We were told to meet our tour guide in the middle of Dublin at the Old Stone Church on Suffolk Street. When we arrived, we realized that there were several tours starting from there and heard a man shouting, “Cliffs of Doher Day Tour, follow me this way please!” A sleepy band of travelers tried to keep up with the energetic fellow, who introduced himself as Wayne, our tour guide for the day. As we each presented our vouchers and boarded the bus, Wayne looked at Alan’s voucher and said, “Alan Lane, Irish, right?” Alan was a bit taken aback, but said, “Well, at least part of me is Irish. The rest is mostly English and Scottish I think.” The bus was luxurious, immaculate, and comfortable. After everyone boarded, Wayne the Tour Guide told us that this would be a long day, but hopefully a fun one for everyone. He mostly had two rules. Rule #1 was that everyone be back on the bus at the times he told us to be back on the bus because it was going to be a very busy day and dawdling and being tardy would delay and inconvenience everyone on the tour. He reassured us there would be plenty of opportunities for bathroom breaks and such. He said that we might actually see Prince Charles that day as he was coming to Ireland and on that day was scheduled to see the Burren, which his uncle particularly liked and where his uncle and several other royal family members were killed by the IRA in 1979. (Our tour included a trip to the Burren also so the possibility of running into Prince Charles was high, but unlikely according to Wayne.) Prince Charles’ tour was billed as next phase of improved relations initiated by Queen Elizabeth’s first State visit to Ireland in 2011 and President Higgins’s first State visit by an Irish president to Britain last year. It turned out that Prince Charles’ trip to Ireland was also a historic one as he was to meet Gerry Adams, noted leader of Sinn Fein. Wayne the tour guide said the only problem with the possibility of seeing Prince Charles was that traffic and the tour might be delayed if we did happen to be in the same place as His Majesty, but he would try to stay on schedule as much as possible. Rule #2 was that we not trash out the bus or, if we did, that we clean up after ourselves before leaving the bus at the end of the day. Then off we went to explore the west of Ireland!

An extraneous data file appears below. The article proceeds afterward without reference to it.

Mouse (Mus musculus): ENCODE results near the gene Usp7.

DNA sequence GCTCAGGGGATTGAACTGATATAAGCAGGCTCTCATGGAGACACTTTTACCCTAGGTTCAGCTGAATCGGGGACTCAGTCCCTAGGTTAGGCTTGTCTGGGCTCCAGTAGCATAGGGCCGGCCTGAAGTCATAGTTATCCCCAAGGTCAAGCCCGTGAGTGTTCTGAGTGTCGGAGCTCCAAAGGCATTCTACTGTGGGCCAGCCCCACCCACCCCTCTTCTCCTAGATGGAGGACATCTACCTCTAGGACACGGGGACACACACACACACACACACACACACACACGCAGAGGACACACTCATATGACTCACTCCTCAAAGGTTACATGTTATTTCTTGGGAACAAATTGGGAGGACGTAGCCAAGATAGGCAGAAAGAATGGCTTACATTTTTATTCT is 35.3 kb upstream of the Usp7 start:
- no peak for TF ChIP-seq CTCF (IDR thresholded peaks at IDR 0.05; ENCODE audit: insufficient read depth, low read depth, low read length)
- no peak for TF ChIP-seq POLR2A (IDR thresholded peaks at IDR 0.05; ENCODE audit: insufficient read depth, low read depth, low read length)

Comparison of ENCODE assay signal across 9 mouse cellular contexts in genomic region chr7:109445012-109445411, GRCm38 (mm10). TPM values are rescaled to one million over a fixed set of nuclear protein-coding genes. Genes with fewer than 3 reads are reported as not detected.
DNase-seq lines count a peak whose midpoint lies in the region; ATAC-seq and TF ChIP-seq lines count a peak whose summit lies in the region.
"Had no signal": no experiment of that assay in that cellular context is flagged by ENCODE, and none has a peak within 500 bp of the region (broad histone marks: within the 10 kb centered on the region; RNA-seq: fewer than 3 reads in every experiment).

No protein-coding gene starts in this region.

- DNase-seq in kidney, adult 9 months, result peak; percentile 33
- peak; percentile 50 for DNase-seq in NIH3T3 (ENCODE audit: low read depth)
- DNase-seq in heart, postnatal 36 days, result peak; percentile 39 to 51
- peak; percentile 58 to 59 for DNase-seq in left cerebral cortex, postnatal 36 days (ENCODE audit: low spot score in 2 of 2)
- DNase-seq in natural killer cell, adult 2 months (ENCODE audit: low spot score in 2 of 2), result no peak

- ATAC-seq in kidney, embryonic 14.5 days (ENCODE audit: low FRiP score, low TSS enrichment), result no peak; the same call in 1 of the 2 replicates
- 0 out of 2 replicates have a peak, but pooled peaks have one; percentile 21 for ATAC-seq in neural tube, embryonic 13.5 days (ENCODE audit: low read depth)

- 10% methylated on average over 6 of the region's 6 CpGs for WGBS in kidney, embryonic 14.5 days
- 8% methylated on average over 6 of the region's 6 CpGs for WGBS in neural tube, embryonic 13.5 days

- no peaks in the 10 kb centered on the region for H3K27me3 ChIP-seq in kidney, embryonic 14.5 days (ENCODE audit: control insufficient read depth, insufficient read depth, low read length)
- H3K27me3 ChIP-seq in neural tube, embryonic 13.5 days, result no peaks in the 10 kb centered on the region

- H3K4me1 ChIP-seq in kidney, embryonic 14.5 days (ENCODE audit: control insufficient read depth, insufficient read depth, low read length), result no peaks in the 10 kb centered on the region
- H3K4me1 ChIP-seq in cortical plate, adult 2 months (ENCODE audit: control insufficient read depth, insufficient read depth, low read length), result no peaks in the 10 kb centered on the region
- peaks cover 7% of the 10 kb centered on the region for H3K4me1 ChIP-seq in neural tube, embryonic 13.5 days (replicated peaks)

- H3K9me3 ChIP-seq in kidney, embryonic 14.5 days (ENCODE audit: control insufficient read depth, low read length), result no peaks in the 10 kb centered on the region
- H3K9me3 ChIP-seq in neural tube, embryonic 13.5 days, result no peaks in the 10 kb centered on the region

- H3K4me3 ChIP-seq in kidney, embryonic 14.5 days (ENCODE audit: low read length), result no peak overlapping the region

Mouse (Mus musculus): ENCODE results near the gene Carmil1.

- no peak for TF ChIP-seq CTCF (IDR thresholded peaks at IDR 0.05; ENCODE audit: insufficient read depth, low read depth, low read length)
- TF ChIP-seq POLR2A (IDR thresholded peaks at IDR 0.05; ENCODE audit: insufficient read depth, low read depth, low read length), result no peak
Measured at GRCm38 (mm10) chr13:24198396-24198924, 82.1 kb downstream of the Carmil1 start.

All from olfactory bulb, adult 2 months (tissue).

As we set off on our tour in the early morning, one of the first things I noticed was the very smooth and new looking highway we were traveling upon. Apparently Ireland had only in recent years developed a limited access roadway system (similar to our interstate highways) that allowed faster travel throughout the country. Also, I couldn’t help but be impressed by all the beautiful green countryside.